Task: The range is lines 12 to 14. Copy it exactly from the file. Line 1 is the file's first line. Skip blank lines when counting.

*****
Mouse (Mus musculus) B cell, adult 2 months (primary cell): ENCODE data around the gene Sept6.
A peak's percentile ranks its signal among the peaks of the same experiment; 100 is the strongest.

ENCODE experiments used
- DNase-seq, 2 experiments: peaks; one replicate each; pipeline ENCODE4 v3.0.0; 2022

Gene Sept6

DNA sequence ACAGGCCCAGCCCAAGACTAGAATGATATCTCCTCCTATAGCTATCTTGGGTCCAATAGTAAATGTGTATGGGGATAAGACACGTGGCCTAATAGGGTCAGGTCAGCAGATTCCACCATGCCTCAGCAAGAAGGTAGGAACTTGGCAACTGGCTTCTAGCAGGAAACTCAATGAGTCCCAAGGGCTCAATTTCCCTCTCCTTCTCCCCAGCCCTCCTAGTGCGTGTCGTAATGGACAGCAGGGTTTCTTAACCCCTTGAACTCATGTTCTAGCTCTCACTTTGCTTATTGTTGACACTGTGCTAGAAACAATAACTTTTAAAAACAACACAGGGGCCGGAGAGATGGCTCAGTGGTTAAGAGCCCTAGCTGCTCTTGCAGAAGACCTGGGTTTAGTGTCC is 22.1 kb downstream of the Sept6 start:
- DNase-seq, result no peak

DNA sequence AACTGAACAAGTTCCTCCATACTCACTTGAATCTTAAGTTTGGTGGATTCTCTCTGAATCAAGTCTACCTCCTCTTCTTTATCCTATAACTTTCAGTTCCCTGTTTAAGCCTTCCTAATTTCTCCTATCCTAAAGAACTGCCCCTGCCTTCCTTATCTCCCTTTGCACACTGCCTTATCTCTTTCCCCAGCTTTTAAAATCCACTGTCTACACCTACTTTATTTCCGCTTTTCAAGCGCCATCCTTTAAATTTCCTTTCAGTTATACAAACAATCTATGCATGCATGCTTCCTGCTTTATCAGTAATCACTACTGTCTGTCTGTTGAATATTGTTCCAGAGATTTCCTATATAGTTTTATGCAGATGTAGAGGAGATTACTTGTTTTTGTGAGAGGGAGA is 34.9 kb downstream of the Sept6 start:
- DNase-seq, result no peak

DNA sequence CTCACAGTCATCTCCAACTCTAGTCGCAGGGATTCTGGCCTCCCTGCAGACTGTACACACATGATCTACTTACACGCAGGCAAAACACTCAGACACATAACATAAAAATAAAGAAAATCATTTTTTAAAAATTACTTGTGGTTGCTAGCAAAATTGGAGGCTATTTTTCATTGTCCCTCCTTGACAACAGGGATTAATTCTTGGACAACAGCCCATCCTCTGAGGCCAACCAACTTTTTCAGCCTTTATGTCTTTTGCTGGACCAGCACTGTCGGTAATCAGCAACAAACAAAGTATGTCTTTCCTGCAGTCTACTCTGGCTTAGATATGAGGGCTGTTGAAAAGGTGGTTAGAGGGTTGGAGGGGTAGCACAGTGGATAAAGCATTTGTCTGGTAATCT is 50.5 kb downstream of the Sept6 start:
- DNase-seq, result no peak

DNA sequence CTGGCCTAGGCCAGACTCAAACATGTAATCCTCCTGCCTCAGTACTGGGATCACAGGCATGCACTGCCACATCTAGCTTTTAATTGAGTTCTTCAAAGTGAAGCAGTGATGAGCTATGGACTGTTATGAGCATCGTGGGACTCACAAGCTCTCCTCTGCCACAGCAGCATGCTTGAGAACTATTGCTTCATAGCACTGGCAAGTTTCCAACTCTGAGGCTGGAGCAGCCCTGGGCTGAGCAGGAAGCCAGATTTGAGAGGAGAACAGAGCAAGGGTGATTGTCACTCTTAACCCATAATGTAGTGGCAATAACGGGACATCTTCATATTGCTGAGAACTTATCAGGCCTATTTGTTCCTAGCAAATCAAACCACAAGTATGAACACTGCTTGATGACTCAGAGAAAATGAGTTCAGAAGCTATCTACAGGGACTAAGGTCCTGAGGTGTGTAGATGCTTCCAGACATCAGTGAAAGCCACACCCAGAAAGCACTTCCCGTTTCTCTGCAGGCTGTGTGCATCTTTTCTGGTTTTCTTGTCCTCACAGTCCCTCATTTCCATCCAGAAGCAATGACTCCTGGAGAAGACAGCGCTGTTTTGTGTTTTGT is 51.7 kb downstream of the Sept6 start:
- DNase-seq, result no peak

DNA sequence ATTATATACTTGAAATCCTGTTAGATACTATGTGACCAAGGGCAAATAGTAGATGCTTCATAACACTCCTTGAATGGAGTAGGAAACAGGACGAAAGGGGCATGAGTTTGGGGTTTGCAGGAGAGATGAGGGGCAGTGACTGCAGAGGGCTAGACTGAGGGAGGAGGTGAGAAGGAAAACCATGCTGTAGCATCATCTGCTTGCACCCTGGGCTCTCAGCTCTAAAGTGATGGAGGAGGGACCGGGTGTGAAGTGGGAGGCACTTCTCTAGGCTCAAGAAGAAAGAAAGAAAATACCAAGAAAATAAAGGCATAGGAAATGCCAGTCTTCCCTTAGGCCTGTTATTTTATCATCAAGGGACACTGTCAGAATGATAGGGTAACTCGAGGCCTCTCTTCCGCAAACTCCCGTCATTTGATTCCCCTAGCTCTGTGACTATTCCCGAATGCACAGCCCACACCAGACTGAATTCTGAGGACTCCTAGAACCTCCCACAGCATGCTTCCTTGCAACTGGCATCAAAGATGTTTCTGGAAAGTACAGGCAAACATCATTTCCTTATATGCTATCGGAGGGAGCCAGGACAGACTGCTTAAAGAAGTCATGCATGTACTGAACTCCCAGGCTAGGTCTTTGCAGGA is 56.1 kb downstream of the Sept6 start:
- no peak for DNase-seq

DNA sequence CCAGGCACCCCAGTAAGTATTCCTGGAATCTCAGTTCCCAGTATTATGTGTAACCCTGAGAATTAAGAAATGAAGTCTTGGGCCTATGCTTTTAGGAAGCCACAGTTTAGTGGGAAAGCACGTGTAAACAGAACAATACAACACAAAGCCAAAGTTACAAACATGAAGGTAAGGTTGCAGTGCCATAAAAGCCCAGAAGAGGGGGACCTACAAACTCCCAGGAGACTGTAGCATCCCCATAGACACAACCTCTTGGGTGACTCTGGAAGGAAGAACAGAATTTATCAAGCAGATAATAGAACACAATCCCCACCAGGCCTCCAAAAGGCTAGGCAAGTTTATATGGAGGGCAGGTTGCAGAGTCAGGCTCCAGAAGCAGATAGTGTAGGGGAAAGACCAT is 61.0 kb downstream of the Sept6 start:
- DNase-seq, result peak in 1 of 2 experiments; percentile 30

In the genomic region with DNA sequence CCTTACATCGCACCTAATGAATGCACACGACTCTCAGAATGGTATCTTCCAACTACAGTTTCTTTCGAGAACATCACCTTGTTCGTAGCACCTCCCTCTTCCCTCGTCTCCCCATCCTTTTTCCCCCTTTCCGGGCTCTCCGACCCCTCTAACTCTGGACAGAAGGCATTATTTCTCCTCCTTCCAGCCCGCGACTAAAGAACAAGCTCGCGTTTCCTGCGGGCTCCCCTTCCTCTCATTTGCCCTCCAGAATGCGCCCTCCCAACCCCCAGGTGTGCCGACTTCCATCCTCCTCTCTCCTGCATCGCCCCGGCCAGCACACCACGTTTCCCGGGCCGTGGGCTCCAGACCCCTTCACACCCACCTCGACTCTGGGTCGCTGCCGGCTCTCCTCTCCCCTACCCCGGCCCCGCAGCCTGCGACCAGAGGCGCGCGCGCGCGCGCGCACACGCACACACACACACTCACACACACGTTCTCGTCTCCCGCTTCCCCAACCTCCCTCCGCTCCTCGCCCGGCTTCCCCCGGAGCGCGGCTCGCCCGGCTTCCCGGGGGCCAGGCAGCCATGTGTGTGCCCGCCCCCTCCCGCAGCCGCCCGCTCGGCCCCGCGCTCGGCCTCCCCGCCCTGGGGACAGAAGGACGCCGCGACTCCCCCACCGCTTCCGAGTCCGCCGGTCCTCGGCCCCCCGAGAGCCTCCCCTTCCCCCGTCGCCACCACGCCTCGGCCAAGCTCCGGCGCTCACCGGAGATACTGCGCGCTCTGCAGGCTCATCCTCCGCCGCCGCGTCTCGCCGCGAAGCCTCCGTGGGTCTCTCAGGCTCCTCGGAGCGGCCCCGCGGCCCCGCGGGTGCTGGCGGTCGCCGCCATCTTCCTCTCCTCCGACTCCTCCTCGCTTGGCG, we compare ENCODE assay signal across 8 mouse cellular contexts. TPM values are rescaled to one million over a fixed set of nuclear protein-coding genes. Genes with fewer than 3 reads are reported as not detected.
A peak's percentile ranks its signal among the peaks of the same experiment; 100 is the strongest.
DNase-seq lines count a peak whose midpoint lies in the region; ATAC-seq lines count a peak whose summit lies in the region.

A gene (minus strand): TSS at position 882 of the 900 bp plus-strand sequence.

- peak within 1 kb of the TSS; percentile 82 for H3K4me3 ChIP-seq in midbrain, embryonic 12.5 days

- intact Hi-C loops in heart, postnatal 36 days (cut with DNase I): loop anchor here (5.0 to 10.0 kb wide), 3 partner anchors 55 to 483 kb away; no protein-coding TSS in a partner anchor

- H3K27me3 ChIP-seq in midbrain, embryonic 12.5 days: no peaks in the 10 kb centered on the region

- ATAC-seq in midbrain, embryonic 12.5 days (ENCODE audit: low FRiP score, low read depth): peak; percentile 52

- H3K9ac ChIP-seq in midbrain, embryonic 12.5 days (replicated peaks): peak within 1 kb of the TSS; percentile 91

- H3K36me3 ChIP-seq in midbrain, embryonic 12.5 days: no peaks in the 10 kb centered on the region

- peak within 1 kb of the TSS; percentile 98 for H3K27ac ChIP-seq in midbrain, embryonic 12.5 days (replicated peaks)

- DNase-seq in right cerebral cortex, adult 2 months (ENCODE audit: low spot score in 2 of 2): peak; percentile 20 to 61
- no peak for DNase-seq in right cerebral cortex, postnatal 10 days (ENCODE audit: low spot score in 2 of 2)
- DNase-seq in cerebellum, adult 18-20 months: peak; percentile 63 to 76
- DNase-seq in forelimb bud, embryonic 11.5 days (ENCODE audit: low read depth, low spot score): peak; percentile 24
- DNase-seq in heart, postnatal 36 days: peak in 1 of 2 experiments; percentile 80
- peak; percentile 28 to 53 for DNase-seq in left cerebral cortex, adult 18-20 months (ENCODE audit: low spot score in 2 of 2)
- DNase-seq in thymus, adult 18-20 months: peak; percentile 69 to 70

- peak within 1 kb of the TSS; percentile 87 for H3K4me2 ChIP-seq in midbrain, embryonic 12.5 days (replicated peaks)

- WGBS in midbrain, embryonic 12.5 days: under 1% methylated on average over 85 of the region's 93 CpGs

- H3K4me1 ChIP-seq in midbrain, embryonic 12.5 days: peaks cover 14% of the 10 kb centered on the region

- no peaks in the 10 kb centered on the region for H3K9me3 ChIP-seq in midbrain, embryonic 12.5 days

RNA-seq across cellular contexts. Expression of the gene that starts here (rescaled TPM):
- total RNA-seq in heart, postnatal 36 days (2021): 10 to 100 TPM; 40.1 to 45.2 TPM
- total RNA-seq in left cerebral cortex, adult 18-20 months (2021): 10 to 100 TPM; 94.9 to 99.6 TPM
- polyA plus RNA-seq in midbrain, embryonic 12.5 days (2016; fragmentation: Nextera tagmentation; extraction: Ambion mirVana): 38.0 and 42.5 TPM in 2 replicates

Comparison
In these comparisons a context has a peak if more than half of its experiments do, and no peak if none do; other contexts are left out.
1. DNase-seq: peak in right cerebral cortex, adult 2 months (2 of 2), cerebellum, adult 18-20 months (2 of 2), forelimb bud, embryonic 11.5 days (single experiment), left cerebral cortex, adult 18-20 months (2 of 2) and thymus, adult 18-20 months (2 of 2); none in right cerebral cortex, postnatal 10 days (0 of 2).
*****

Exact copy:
DNA sequence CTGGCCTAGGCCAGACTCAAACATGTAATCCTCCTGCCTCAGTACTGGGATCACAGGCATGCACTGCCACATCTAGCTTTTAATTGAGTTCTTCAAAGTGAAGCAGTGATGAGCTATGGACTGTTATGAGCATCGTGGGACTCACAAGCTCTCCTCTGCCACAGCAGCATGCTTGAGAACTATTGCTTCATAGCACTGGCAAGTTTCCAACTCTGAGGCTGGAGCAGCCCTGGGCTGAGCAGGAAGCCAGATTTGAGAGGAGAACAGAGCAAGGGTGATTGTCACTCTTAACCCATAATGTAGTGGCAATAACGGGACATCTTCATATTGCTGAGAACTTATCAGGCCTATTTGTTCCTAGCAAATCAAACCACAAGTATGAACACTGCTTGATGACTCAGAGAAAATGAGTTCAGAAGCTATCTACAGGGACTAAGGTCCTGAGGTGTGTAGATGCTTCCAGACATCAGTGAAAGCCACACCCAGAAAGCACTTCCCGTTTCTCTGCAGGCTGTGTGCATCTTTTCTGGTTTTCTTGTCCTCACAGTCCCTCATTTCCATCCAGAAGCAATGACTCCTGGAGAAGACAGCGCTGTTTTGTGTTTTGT is 51.7 kb downstream of the Sept6 start:
- DNase-seq, result no peak

DNA sequence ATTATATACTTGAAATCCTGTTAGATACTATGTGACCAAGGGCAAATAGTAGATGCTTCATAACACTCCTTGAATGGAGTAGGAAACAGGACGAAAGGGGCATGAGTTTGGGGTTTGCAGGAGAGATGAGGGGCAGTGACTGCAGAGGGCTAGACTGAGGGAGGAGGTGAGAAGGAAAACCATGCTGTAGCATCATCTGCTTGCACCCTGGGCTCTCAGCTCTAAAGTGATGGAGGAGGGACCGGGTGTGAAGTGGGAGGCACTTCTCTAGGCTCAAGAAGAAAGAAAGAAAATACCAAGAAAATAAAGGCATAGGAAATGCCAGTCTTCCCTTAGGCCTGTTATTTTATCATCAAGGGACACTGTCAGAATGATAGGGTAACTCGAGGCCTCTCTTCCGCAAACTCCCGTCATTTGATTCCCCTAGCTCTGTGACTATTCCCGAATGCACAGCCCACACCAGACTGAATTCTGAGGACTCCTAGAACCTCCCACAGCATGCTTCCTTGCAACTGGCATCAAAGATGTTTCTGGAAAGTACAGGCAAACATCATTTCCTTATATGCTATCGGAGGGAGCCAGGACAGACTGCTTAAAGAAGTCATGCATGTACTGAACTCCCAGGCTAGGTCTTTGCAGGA is 56.1 kb downstream of the Sept6 start: